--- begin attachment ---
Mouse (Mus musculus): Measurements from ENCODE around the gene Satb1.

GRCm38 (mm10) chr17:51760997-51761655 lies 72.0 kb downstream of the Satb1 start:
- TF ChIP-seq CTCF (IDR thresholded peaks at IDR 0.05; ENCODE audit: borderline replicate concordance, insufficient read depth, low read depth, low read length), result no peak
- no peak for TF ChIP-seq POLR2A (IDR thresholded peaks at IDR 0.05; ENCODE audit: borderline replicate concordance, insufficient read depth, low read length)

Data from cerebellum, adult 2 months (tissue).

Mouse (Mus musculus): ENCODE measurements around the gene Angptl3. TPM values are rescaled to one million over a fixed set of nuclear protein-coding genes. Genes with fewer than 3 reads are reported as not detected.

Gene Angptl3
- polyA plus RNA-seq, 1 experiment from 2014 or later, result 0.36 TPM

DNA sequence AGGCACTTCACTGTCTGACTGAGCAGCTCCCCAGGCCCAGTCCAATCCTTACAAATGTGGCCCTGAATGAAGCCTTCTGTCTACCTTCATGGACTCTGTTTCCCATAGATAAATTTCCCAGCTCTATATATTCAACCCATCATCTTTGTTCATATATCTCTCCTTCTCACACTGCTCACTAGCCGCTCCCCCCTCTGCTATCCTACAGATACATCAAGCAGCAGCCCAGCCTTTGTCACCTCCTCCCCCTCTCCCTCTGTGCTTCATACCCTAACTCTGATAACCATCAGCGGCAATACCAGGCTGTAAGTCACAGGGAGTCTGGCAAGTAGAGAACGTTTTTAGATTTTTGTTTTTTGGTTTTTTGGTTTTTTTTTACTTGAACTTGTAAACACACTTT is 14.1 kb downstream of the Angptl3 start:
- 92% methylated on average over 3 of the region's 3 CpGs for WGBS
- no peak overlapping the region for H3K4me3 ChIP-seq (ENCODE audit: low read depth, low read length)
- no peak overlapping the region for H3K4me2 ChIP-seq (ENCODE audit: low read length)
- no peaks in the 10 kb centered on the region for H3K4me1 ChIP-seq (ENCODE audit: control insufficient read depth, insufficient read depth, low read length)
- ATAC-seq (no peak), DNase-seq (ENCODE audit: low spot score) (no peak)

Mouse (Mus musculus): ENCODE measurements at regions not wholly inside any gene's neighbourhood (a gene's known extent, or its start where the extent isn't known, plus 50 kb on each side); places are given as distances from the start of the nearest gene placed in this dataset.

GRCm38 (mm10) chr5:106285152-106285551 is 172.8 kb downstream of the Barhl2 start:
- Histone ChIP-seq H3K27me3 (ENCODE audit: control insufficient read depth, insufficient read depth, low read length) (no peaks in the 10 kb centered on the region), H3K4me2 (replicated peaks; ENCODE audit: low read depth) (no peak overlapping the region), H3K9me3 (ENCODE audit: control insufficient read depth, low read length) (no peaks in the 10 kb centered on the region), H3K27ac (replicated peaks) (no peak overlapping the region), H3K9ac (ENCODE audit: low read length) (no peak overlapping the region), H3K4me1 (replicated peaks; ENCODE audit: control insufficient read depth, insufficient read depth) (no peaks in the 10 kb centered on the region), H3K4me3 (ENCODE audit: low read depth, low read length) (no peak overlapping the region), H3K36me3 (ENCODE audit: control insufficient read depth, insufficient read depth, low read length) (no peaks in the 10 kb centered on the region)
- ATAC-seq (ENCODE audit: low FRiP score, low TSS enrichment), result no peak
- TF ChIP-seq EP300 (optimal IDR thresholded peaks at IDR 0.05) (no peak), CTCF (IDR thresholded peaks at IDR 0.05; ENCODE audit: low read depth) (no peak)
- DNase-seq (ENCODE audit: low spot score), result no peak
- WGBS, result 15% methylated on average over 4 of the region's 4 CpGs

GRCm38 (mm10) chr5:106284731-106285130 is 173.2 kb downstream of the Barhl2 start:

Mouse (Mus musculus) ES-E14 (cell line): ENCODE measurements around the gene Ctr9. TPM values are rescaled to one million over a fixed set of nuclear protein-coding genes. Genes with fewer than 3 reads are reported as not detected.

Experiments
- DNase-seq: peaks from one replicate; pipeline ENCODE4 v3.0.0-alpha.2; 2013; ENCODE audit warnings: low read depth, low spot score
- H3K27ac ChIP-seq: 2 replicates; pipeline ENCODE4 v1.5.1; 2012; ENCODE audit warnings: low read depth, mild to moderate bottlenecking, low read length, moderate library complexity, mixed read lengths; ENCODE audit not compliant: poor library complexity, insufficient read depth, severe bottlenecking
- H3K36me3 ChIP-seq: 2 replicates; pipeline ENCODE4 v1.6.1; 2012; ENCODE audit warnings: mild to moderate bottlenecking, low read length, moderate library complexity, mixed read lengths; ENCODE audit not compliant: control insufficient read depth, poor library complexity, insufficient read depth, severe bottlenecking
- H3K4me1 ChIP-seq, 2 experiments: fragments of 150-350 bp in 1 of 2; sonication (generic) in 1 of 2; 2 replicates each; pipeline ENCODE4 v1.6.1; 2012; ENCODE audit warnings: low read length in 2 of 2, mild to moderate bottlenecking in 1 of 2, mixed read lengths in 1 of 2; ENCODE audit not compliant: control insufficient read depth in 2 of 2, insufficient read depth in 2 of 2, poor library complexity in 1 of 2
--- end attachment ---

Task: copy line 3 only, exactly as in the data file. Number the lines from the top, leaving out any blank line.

- TF ChIP-seq CTCF (IDR thresholded peaks at IDR 0.05; ENCODE audit: borderline replicate concordance, insufficient read depth, low read depth, low read length), result no peak